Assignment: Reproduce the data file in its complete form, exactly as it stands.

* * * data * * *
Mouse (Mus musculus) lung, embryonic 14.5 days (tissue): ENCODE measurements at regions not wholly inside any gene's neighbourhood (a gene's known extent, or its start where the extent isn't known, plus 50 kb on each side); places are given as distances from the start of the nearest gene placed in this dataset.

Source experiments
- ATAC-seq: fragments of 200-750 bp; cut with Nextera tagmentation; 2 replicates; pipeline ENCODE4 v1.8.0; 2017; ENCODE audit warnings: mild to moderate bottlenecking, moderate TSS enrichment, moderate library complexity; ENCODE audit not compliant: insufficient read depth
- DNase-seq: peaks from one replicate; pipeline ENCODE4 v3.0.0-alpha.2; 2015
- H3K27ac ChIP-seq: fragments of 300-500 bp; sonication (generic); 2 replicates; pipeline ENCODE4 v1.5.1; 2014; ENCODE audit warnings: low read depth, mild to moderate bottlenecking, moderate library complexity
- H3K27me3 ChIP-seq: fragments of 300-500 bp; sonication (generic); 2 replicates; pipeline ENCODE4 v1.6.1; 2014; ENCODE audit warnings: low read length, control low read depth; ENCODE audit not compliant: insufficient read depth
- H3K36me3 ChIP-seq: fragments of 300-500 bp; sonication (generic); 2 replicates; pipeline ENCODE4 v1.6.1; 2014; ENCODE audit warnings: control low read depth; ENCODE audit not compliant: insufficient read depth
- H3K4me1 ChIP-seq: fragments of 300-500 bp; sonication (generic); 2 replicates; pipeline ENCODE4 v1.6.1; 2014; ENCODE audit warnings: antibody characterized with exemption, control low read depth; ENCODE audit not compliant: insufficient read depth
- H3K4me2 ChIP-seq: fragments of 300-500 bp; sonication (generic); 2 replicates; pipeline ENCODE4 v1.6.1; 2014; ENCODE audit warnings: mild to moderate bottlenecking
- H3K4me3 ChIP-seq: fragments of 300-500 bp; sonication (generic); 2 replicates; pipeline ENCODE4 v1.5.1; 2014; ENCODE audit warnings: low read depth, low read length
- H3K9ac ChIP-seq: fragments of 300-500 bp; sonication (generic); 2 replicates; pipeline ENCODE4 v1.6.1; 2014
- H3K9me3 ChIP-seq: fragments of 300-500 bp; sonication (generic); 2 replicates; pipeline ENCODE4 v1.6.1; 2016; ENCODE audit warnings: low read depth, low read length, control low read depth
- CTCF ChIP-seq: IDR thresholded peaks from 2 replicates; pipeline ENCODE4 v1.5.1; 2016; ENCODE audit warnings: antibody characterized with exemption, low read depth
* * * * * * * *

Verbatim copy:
Mouse (Mus musculus) lung, embryonic 14.5 days (tissue): ENCODE measurements at regions not wholly inside any gene's neighbourhood (a gene's known extent, or its start where the extent isn't known, plus 50 kb on each side); places are given as distances from the start of the nearest gene placed in this dataset.

Source experiments
- ATAC-seq: fragments of 200-750 bp; cut with Nextera tagmentation; 2 replicates; pipeline ENCODE4 v1.8.0; 2017; ENCODE audit warnings: mild to moderate bottlenecking, moderate TSS enrichment, moderate library complexity; ENCODE audit not compliant: insufficient read depth
- DNase-seq: peaks from one replicate; pipeline ENCODE4 v3.0.0-alpha.2; 2015
- H3K27ac ChIP-seq: fragments of 300-500 bp; sonication (generic); 2 replicates; pipeline ENCODE4 v1.5.1; 2014; ENCODE audit warnings: low read depth, mild to moderate bottlenecking, moderate library complexity
- H3K27me3 ChIP-seq: fragments of 300-500 bp; sonication (generic); 2 replicates; pipeline ENCODE4 v1.6.1; 2014; ENCODE audit warnings: low read length, control low read depth; ENCODE audit not compliant: insufficient read depth
- H3K36me3 ChIP-seq: fragments of 300-500 bp; sonication (generic); 2 replicates; pipeline ENCODE4 v1.6.1; 2014; ENCODE audit warnings: control low read depth; ENCODE audit not compliant: insufficient read depth
- H3K4me1 ChIP-seq: fragments of 300-500 bp; sonication (generic); 2 replicates; pipeline ENCODE4 v1.6.1; 2014; ENCODE audit warnings: antibody characterized with exemption, control low read depth; ENCODE audit not compliant: insufficient read depth
- H3K4me2 ChIP-seq: fragments of 300-500 bp; sonication (generic); 2 replicates; pipeline ENCODE4 v1.6.1; 2014; ENCODE audit warnings: mild to moderate bottlenecking
- H3K4me3 ChIP-seq: fragments of 300-500 bp; sonication (generic); 2 replicates; pipeline ENCODE4 v1.5.1; 2014; ENCODE audit warnings: low read depth, low read length
- H3K9ac ChIP-seq: fragments of 300-500 bp; sonication (generic); 2 replicates; pipeline ENCODE4 v1.6.1; 2014
- H3K9me3 ChIP-seq: fragments of 300-500 bp; sonication (generic); 2 replicates; pipeline ENCODE4 v1.6.1; 2016; ENCODE audit warnings: low read depth, low read length, control low read depth
- CTCF ChIP-seq: IDR thresholded peaks from 2 replicates; pipeline ENCODE4 v1.5.1; 2016; ENCODE audit warnings: antibody characterized with exemption, low read depth